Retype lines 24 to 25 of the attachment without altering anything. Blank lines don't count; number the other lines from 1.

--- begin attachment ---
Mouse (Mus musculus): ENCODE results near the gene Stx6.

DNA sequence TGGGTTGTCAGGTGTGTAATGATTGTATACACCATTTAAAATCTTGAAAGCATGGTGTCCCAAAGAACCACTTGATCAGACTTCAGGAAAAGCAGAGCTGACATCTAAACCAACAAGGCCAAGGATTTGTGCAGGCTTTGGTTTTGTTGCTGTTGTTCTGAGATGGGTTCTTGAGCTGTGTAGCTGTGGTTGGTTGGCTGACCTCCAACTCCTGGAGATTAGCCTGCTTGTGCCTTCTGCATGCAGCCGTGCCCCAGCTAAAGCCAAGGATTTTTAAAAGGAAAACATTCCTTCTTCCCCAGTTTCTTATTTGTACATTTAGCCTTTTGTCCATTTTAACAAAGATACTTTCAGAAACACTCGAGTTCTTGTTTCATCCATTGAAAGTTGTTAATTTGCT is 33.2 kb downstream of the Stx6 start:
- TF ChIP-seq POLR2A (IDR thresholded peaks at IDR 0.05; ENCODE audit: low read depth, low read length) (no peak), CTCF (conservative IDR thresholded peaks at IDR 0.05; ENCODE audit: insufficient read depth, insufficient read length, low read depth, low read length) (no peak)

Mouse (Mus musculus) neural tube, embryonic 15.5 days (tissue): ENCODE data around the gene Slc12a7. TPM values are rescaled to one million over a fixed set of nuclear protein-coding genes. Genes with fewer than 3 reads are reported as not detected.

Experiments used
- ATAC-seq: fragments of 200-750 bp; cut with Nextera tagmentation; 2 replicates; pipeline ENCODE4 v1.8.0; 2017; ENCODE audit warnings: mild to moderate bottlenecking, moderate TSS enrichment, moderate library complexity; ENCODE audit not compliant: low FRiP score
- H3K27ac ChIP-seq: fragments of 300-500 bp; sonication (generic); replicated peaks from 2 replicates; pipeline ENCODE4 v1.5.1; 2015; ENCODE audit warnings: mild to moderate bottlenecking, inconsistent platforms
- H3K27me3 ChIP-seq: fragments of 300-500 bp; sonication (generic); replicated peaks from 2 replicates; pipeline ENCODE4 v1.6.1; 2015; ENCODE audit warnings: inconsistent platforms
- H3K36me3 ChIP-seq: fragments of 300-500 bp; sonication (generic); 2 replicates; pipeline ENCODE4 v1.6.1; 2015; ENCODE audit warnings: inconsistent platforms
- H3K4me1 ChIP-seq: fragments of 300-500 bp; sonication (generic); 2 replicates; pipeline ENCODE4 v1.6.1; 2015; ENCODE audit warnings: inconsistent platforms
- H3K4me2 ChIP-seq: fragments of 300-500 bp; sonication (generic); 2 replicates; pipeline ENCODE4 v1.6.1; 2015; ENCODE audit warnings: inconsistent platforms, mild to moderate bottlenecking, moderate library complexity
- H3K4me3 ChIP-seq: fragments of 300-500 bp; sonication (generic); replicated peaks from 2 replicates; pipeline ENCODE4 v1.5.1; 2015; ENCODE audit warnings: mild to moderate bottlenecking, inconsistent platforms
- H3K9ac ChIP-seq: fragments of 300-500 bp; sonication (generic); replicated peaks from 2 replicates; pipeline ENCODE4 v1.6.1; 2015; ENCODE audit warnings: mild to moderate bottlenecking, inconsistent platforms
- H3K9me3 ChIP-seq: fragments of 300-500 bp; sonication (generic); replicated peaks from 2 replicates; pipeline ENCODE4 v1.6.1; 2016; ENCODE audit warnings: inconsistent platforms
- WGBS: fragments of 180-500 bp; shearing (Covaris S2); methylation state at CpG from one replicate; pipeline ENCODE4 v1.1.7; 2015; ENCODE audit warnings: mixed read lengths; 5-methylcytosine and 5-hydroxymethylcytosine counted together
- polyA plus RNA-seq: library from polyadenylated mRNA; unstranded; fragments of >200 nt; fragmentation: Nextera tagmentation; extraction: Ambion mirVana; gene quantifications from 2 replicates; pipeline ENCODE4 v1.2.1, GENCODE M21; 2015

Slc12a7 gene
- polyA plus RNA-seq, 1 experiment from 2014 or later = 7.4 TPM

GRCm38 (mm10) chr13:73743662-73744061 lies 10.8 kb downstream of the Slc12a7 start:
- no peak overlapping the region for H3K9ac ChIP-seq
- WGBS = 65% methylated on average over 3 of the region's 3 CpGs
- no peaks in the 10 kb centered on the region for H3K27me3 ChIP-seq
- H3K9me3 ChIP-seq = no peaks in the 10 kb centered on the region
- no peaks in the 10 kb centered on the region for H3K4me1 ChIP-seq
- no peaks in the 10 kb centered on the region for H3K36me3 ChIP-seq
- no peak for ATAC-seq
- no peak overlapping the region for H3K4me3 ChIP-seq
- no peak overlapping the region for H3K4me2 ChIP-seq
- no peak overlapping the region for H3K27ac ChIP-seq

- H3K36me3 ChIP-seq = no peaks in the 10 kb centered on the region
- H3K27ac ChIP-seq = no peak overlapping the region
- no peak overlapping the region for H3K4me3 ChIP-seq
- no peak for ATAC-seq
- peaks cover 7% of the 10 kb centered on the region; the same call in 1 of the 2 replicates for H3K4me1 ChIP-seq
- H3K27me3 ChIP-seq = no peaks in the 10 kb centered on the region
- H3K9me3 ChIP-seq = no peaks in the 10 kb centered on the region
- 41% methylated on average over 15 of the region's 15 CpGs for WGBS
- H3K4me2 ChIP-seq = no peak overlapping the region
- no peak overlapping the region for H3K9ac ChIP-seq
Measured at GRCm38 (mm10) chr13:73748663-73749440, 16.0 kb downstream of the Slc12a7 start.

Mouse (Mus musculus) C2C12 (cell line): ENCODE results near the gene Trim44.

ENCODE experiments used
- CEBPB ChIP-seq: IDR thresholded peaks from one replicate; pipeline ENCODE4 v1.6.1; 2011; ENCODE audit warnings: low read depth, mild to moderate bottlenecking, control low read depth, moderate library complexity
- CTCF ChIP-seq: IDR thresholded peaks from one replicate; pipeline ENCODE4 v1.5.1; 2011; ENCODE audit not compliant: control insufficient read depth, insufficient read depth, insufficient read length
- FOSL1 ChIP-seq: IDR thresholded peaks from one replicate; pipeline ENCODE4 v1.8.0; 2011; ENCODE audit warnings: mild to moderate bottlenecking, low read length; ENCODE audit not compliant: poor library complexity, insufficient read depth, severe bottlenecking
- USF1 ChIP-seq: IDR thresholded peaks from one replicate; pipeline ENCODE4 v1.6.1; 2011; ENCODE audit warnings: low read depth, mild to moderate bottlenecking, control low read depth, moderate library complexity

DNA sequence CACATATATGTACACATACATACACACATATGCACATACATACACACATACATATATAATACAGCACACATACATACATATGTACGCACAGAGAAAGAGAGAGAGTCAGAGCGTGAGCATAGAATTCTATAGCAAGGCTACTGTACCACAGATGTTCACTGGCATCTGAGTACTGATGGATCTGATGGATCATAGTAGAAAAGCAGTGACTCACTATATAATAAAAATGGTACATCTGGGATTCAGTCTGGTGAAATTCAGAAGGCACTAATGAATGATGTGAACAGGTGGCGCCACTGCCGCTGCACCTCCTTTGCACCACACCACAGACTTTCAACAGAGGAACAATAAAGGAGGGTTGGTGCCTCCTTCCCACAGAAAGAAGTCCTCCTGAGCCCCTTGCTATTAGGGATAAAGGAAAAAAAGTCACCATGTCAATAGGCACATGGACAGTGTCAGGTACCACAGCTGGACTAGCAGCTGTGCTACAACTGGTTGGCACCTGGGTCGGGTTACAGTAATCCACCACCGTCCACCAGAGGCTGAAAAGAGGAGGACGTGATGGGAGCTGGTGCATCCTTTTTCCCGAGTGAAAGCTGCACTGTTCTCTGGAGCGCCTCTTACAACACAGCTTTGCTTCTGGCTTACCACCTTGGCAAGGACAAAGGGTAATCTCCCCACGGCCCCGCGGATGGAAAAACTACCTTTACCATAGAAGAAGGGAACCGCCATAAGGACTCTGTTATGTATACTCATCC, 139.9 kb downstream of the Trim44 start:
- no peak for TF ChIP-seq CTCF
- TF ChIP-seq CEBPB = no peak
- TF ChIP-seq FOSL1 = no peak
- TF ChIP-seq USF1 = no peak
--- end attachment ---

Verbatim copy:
- no peaks in the 10 kb centered on the region for H3K4me1 ChIP-seq
- no peaks in the 10 kb centered on the region for H3K36me3 ChIP-seq